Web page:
Tuesday, 24 May 2011

Be careful what you write

I’ve just finished reading the galley proofs for the Pfoxchase edition of The Figurehead (and I love the excuse to post yet another picture of the gorgeous cover which Sessha Batto designed for it). I’ve been busy with other books, so I haven’t looked at this one for a while and it’s interesting to read it almost as an objective outsider. Of course, I remembered the characters, the main events, the lovers, its overall shape and whodunit, but not the details, especially those which reveal things about the writer.

That may sound strange, since I wrote it, but it simply confirms what I’ve always said about books, plays and poems – we put much more of ourselves into them than we realise. As well as its focus on murder, romance and history, The Figurehead has attitudes to commerce and passion, the rich-poor divide and the importance of community which I wrote about in my last posting. But then, I was being autobiographical and referring specifically to my beliefs and intuitions; when I was writing about people in the Aberdeen of 1840, I wasn’t aware of how much those same beliefs were influencing my choices. It’s only when you get some distance between yourself and a work that you can appreciate just how intricately your inner self is bound into the fiction you’re creating.

Fashions in literary criticism (no, I’m not claiming I write ‘literature’) always keep changing and, quite often, the tension is between whether you need to know anything about a writer’s life to understand his/her works or whether the works are independent items, with enough of their own, internal coherence and referential information to make the writer irrelevant. I’m inclined to accept both approaches. If you’re swept along by a narrative, made to think, laugh, cry, or believe its characters are more real than those around you as you read, it’s served its purpose and it could have been written by a monkey with a typewriter. On the other hand, if you then discover biographical details about the author which ‘explain’ why he/she made certain choices, there are other resonances of the work which open new perspectives.

So, whether we like it or not, our writing reveals us in ways of which we’re unaware at the time. And, to take that a step further, I know that we only see some of the secrets we’re betraying and that reviewers may see things which we may not want to know about ourselves, things we deny. I may have said this before but it’s worth repeating in this context. Victor Hugo (out of favour now but by any standards a truly great writer), wrote that, when he saw a new play of his performed before an audience for the first time, it was as if his soul had climbed onto the stage and lifted its skirts for all to see.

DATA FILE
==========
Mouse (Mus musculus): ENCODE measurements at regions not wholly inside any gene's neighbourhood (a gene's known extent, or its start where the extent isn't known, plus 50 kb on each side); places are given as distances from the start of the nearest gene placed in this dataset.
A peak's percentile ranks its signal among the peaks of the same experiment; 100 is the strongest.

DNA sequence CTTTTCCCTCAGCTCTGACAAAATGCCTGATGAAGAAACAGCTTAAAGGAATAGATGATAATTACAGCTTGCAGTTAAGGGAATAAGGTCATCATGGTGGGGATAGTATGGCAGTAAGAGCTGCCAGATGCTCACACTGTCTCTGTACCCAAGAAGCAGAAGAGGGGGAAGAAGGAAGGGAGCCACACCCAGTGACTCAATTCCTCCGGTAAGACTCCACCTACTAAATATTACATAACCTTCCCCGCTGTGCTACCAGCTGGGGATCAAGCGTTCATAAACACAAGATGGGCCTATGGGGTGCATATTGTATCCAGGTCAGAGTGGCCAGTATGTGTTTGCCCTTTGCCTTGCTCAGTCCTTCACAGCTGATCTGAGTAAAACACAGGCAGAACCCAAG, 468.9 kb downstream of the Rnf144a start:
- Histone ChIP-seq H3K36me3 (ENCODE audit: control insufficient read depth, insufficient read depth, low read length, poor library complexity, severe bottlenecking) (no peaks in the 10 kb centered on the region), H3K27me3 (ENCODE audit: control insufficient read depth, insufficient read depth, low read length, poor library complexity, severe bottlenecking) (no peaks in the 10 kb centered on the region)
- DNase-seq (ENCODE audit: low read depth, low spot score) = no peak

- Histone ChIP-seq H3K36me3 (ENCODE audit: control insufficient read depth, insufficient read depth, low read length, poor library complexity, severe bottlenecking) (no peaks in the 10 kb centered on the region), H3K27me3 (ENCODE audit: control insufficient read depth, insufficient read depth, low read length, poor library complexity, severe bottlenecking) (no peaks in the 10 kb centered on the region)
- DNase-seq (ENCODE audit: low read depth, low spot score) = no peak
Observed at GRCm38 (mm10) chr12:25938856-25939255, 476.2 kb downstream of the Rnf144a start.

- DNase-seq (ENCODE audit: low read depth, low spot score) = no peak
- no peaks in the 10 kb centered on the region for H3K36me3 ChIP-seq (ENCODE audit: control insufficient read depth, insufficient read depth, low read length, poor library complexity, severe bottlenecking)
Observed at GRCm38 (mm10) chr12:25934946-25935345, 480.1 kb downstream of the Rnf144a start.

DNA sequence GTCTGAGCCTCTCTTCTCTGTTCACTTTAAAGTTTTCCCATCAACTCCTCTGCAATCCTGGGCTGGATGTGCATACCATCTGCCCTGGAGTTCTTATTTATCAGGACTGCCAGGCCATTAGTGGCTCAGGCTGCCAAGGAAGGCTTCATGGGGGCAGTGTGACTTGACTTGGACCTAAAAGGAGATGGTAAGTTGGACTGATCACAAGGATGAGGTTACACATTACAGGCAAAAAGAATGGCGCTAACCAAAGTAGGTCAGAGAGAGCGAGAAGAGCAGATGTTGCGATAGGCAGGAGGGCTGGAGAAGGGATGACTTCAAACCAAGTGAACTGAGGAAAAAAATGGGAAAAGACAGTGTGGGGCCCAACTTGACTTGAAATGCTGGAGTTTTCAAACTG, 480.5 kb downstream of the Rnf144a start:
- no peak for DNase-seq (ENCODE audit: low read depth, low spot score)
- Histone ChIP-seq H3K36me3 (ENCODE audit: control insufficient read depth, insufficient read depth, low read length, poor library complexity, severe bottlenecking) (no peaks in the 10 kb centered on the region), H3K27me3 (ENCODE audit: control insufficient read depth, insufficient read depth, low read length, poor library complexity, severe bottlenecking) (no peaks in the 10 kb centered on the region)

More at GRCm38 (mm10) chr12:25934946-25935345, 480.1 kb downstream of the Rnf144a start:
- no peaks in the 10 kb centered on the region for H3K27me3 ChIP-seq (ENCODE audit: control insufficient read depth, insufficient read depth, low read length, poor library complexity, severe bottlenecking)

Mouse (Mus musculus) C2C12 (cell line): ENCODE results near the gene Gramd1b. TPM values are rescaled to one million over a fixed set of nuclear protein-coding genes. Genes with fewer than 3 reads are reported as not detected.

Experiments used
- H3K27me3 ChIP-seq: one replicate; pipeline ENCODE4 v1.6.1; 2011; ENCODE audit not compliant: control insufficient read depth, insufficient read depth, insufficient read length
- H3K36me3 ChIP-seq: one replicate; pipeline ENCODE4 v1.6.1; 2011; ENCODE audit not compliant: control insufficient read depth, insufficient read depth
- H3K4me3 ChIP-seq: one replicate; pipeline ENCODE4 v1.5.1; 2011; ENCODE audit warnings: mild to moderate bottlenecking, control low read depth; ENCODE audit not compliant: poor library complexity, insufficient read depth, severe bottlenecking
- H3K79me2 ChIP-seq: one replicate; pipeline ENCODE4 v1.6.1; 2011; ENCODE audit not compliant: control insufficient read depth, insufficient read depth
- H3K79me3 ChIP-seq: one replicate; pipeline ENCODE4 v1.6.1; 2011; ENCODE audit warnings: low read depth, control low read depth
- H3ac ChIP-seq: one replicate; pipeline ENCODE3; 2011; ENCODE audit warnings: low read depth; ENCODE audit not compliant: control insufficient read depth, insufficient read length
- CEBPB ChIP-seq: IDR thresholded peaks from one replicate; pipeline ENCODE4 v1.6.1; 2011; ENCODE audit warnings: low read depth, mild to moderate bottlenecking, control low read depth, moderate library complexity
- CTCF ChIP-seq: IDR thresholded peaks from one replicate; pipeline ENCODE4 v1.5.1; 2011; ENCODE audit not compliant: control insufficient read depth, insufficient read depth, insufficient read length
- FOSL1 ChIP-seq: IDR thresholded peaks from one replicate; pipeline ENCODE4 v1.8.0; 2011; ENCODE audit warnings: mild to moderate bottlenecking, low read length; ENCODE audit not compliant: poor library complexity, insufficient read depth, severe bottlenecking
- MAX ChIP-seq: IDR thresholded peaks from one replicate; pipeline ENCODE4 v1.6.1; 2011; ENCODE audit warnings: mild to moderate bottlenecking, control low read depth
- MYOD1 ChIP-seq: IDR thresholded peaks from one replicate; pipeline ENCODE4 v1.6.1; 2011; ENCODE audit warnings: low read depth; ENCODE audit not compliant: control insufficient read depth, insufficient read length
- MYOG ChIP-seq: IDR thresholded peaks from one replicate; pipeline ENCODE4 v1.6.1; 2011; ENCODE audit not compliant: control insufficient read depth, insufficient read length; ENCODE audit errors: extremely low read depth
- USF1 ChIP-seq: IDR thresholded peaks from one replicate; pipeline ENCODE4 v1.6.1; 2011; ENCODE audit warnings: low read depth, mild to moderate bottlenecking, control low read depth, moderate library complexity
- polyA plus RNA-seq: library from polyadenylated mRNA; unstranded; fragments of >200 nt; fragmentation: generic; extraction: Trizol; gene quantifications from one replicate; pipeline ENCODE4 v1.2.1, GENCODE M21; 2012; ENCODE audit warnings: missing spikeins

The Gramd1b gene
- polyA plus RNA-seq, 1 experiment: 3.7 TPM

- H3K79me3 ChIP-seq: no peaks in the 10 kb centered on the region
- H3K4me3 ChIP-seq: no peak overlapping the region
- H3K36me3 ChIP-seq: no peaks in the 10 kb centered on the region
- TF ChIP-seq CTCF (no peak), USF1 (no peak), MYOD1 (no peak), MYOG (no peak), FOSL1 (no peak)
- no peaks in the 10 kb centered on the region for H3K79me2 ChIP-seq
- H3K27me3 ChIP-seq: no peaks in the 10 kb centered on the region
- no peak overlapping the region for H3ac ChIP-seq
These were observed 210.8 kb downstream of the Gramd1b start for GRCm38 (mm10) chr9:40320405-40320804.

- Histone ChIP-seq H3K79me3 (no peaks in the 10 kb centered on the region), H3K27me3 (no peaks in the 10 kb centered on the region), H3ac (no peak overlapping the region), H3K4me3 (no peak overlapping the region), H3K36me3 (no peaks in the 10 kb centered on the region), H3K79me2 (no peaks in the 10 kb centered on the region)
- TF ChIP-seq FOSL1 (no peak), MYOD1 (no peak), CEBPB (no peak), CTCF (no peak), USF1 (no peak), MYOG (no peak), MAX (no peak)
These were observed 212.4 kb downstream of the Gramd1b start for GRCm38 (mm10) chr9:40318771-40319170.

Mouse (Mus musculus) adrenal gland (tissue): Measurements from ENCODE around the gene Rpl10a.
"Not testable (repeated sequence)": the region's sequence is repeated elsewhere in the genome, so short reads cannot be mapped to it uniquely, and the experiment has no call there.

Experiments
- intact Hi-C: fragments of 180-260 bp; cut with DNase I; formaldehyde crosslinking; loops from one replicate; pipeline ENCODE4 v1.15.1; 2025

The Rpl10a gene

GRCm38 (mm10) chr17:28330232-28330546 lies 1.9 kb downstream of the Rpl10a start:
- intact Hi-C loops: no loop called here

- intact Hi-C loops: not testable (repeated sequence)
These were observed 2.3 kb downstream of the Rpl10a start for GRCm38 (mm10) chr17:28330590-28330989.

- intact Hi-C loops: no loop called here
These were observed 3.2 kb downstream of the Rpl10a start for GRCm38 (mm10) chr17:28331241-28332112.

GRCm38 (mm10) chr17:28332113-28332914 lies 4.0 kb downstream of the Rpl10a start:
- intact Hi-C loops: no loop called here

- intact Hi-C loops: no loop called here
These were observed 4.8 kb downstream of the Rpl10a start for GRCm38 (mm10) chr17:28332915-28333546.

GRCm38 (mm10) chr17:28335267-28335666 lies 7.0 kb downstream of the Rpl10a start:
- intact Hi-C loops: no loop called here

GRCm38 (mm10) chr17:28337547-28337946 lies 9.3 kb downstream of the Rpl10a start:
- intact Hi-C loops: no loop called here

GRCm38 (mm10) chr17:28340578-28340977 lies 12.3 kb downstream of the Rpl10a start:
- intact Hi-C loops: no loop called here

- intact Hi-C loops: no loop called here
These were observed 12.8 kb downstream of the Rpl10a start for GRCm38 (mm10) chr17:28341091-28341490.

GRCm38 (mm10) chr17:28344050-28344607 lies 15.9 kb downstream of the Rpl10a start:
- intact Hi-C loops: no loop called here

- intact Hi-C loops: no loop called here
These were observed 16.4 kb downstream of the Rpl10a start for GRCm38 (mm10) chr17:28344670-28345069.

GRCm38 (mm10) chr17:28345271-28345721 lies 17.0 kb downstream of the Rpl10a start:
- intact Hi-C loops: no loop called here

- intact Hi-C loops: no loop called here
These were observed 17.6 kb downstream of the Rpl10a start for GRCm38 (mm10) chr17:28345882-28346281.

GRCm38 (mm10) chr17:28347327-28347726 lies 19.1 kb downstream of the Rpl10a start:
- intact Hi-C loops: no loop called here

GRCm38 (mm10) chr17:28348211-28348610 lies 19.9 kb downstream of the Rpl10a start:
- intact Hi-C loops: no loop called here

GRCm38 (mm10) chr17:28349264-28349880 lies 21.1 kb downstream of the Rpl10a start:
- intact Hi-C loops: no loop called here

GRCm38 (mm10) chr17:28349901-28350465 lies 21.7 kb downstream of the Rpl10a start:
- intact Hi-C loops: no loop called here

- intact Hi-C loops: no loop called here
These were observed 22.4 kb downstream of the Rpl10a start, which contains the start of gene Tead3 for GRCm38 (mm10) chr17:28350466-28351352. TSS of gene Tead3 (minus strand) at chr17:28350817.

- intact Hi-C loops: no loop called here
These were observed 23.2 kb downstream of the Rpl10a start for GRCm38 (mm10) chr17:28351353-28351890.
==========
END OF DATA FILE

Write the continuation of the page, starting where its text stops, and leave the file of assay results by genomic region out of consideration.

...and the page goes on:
Having said that, though, if anyone were to set The Figurehead alongside The Sparrow Conundrum to see what my soul looks like, they’d immediately be on the phone to a psychiatric unit.


  1. It's an interesting one, isn't it? How much we reveal - half-known and unwittingly - but also how much is read into what we've written... and there's no guarantee this will be accurate. People project, it's impossible to prevent and I think to fret about it would kill creativity.

    I can't remember who said something along the lines of "write as if nobody will read it"... it takes bravery to do that.

  2. In fact, Sandie, I have a friend who does just that - the difference is that she literally writes knowing that nobody will ever read it because she doesn't show it to anyone. I know that's a different point but I find that intriguing too.
    You're right, though, about people reading stuff into what we right. The interest there is what it reveals about them.

  3. I've read them both at this point. The fact that I enjoyed two very different books that 'lay your soul bare,' as it were, either means all is ok, or neither one of us should be allowed outside without some sort of escort.

    I'm fine with both. :-)


  4. Profound analysis Richard. Safer for the general public if we stay inside then.

  5. An ongoing conundrum, Bill - does it matter if we know anything about the author? I don't think so, as I read every book for the characters in the story.

    But I guess all writers include a little bit of themselves in each book or story - how can we not since our feelings and experiences make us who we are, which surely must leak into some of our writing. Hm - I'd rather not think about it, as a writer - might make us too conscious of ourselves.

  6. No danger of that, Rosemary. Once we get into it, surely we still get lost in the fiction and, as you say, the characters who inhabit and create it take over. Interesting though how, even though we're unaware of it - and don't want to be aware of it either - bits of us still intrude.

  7. We understand. Completely.
    (All seven of 'Us'!)

  8. A little off-topic but how do you get blogger to let you show your books like that?

  9. Hi LV. Which particular bit are you asking about: the slide show, the covers down the right hand column, or the images that go with the text?